One of a series of workshops for home-educators.

Try them as a family or form a group with friends on-line and share your ideas and creations as they unfold.

13 – Story Mat for Bufeo Colorado

This challenge is for you to design and make a story mat – a physical space in which the story of Bufeo Colorado can unfold. You can make your mat exclusively for this one tale, or extend this challenge to curate a landscape for many different stories. You can bring together a collection of objects that will return to their original places after your tale is done or craft a creation that you can bring out and reuse whenever inspiration strikes.

This challenge shouldn’t be an excuse to spend money on beautiful material and trinkets, but an opportunity to see everyday things in a different light. Use your creativity to reinvent and reuse.

So what’s the story?

This story was one of three South American tales that featured in a Mythstories 2006 NESTA-funded project. Percussionist Rick Wilson, helped by reception children from Whitchurch Infants School created a Soundscape for the tale. Listen to their version here…

What do we know about the story?

copyright Dez Quarréll

This story seems to have influenced how the indigenous people who live in the forest today act towards the river dolphins. When the rivers of the rainforest flood, dolphins will follow the floodwater into the forests to eat the fruit off the lower branches of the trees. Often the floods subside quickly, leaving the river dolphins stranded and any found by the people are clubbed, rather than helped back to the water. This is a major factor in the near-extinction of the river dolphin.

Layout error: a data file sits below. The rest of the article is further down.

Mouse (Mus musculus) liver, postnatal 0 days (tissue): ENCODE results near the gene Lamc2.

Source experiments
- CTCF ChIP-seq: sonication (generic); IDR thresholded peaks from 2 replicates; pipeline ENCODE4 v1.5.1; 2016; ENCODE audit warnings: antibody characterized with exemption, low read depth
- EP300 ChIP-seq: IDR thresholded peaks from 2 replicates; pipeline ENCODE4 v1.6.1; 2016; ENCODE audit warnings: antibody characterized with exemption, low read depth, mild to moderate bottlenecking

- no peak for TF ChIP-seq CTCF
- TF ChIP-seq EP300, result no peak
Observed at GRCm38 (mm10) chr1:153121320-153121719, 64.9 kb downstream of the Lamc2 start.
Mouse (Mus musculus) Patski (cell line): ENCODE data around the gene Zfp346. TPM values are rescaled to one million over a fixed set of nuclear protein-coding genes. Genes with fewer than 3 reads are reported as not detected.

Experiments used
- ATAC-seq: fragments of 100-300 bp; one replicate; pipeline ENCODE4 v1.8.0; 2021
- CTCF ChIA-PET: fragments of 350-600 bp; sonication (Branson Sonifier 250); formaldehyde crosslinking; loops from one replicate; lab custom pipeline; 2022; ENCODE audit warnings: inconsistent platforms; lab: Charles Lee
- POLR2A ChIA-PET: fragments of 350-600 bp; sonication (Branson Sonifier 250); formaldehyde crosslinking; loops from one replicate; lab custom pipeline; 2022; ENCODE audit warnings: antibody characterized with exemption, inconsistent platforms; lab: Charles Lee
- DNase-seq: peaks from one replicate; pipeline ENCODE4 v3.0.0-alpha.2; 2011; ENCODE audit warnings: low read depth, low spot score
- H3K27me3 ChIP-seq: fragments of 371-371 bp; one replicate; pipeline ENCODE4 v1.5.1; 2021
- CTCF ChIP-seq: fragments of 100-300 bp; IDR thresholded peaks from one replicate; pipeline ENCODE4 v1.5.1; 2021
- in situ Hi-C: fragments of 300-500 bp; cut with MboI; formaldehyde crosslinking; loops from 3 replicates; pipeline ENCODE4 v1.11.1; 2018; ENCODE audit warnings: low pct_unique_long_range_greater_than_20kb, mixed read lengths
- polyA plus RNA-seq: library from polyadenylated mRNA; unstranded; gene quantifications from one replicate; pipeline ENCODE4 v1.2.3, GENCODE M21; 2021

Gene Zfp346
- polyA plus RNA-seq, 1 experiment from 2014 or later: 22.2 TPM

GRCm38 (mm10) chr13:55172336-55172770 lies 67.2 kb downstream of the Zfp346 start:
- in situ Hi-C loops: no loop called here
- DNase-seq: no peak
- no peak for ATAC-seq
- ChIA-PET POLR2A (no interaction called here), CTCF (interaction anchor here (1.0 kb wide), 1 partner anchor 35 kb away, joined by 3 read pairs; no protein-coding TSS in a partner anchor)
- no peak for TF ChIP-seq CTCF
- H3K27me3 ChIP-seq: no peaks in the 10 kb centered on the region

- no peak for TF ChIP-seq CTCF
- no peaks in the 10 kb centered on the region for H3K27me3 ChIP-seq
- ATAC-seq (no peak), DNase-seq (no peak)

The story is possibly not as old as many traditional tales and could refer back to events four or five-hundred years ago. In the early 1500s some of the first Europeans to explore what is now rainforest reported seeing cities, roads and farmland. In the 1540’s a Dominican friar, Caspar de Carvajal, kept a diary of his journey along the River Amazon and described sprawling towns and large monuments.

Archaeologists have recently uncovered evidence of dense urban centres that would have been home to up to 10,000 inhabitants with fields and cultivated orchards of brazil nuts, palm and fruit trees. Remote sensing has revealed earthworks, cities, causeways, canals, and graveyards; homes to a complex society of millions of people. These remains date back 3,000 years or more. No-one yet knows why the people, their buildings and farms disappeared into today’s rainforest.

So what can Story Mats look like?

Earlier in 2021, students on the MA Creative Practices in Education course at University of Chester spent an hour on this challenge. This picture shows a scene from one student’s story mat…

And storyteller Marion Leeper has made this magnificent Story Mat which she uses in her work:

The only real limit to what a Story Mat can look like is the extent of your imagination – take the challenge – let’s create at home!

and here’s an example of what was created by Mythstories – Let’s Create at Home Facebook Group in March 2021…

Thanks to

B & Jas for their ongoing creativity and sharing their wonderful video.

University of Chester students on the MA Creative Practices in Education course.

Storyteller Marion Leeper and Wendy Dacre of Raventales for their inspirational work in developing this Craftform.

The National Endowment for Science, Technology and the Arts logo
The National Endowment for Science, Technology and the Arts

who funded Rick’s Soundscape and Dez’s painting of Bufeo Colorado